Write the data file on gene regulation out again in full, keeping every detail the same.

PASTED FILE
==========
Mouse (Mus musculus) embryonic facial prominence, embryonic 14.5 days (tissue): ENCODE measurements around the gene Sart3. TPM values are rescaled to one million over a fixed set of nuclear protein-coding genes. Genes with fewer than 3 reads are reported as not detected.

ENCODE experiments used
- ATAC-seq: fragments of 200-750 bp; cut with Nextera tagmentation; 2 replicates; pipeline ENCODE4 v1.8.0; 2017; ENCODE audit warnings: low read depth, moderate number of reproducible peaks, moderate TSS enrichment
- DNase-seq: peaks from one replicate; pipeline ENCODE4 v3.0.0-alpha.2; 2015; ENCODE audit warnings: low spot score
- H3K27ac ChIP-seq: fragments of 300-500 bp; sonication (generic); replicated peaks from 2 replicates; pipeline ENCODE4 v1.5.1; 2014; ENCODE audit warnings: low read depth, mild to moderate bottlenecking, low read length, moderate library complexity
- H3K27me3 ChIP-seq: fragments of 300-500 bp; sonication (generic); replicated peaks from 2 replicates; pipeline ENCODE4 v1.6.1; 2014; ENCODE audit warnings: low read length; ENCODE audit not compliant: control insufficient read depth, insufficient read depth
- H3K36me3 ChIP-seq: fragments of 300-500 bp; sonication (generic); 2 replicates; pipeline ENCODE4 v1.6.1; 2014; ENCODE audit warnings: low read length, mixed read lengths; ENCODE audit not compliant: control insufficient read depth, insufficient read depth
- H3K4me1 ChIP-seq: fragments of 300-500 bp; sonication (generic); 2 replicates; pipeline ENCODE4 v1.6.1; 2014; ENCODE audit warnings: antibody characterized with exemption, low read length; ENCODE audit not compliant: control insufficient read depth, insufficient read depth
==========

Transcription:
Mouse (Mus musculus) embryonic facial prominence, embryonic 14.5 days (tissue): ENCODE measurements around the gene Sart3. TPM values are rescaled to one million over a fixed set of nuclear protein-coding genes. Genes with fewer than 3 reads are reported as not detected.

ENCODE experiments used
- ATAC-seq: fragments of 200-750 bp; cut with Nextera tagmentation; 2 replicates; pipeline ENCODE4 v1.8.0; 2017; ENCODE audit warnings: low read depth, moderate number of reproducible peaks, moderate TSS enrichment
- DNase-seq: peaks from one replicate; pipeline ENCODE4 v3.0.0-alpha.2; 2015; ENCODE audit warnings: low spot score
- H3K27ac ChIP-seq: fragments of 300-500 bp; sonication (generic); replicated peaks from 2 replicates; pipeline ENCODE4 v1.5.1; 2014; ENCODE audit warnings: low read depth, mild to moderate bottlenecking, low read length, moderate library complexity
- H3K27me3 ChIP-seq: fragments of 300-500 bp; sonication (generic); replicated peaks from 2 replicates; pipeline ENCODE4 v1.6.1; 2014; ENCODE audit warnings: low read length; ENCODE audit not compliant: control insufficient read depth, insufficient read depth
- H3K36me3 ChIP-seq: fragments of 300-500 bp; sonication (generic); 2 replicates; pipeline ENCODE4 v1.6.1; 2014; ENCODE audit warnings: low read length, mixed read lengths; ENCODE audit not compliant: control insufficient read depth, insufficient read depth
- H3K4me1 ChIP-seq: fragments of 300-500 bp; sonication (generic); 2 replicates; pipeline ENCODE4 v1.6.1; 2014; ENCODE audit warnings: antibody characterized with exemption, low read length; ENCODE audit not compliant: control insufficient read depth, insufficient read depth